Proper medication use can prevent deadly antibiotic-resistant bacteria

Related Story

COLUMBIA - Antibiotic-resistant bacteria infects more than two million people and kills at least 23,000 every year. That's according to the CDC, which has focused on the issue during the national "Get Smart about Antibiotics Week," which runs through Sunday.

Christelle Ilboudo, an infectious diseases expert at University of Missouri Health Care, said in a press release: "Antibiotics have been used so widely for the last 70 years that the bacterial infections they were designed to kill have adapted, making treatment less effective."

Two causes of resistance are antibiotic misuse and overuse. The CDC says up to 50 percent of the antibiotics prescribed by doctors are either not needed, used improperly or aren't taken for the correct length of time.

Alex Smith, head pharmacist at Flow's Pharmacy, said people think they should use antibiotics more than they actually should. 

"A lot of things - sicknesses and that type of thing, especially this time if year - can be due to viral infections rather than bacteria," he said. "So if you have a viral infection, which is like the common cold, the flu, that type of thing, antibiotics wont do anything to help treat it."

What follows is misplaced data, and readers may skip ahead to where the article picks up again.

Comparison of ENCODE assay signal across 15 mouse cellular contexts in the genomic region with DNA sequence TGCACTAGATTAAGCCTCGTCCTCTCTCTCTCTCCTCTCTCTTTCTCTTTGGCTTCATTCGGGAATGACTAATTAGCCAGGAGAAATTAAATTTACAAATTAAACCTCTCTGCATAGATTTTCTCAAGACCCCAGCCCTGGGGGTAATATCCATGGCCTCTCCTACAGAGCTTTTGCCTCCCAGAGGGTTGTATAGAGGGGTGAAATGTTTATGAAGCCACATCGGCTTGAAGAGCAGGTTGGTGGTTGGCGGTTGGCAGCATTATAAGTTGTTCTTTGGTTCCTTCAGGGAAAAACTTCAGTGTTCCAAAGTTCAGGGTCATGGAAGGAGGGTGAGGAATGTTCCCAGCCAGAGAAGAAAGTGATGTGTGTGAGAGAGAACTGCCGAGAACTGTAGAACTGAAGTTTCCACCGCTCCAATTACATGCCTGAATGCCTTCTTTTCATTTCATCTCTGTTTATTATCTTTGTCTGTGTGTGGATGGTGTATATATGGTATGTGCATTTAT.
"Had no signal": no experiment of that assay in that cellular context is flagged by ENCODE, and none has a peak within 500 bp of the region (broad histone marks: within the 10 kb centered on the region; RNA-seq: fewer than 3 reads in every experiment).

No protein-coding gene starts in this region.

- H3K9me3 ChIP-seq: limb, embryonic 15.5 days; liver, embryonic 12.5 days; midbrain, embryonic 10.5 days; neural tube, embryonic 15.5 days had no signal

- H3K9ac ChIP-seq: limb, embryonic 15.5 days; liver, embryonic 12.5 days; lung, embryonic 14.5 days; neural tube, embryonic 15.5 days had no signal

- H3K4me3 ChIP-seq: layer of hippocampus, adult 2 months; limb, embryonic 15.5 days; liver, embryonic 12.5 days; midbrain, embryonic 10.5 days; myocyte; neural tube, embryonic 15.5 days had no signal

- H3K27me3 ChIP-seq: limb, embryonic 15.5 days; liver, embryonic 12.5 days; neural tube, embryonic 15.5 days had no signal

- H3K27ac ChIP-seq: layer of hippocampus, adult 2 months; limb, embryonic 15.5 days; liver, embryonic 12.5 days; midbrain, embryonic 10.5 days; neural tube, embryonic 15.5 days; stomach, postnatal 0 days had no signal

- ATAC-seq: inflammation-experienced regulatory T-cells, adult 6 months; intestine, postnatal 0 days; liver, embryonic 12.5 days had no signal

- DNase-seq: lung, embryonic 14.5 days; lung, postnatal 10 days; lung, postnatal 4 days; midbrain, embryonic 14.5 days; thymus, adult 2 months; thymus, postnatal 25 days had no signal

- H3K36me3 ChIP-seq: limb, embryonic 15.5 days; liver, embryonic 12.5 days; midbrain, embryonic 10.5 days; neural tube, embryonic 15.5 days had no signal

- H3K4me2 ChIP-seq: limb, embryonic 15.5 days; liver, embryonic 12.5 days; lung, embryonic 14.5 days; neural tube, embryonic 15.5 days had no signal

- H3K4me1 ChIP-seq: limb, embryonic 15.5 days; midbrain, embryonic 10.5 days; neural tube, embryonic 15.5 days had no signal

Another misconception Smith said people have is that they don't need to take antibiotics for the prescribed number of days. 

"If the physician wrote a prescription for a seven-day treatment of antibiotics, and you take three days and you start to feel better, a lot of time people think, 'Well I'm better, so I'll quit taking them,' but truly you should continue that full course of antibiotics to fully kill the bacteria."

Some antibiotics need to be used for a certain amount of time or have a certain concentration in the body to work, Smith said.

He said he tries to prevent antibiotic misuse by consulting with patients on proper use. For example, he said he will tell patients certain antibiotics will not work if they take them with a multivitamin because the two will bind together and prevent the antibiotic from getting into the bloodstream.

People who have antibiotic-resistant infections might have to take alternative medicine that is less effective, more expensive or has extreme side effects.

Experts and federal agencies agree: Antibiotic-resistant bacteria shouldn't be taken lightly. 

"It's a big problem," Smith said. "It seems like the rate of new resistant bacteria is going faster than the rate of new medications to treat those resistant bacteria, so you almost have more bad bacteria than you have new good medications."

The World Health Organization has additional tips for individuals to prevent antibiotic resistance:

  • Take antibiotics only when a health professional prescribes them
  • Don't save antibiotics for later
  • Prevent infection in the first place by thoroughly washing hands, avoiding contact with sick people and getting vaccinations

Finally, if patients have questions about their antibiotics, Smith said, "Don't hesitate to call the pharmacy."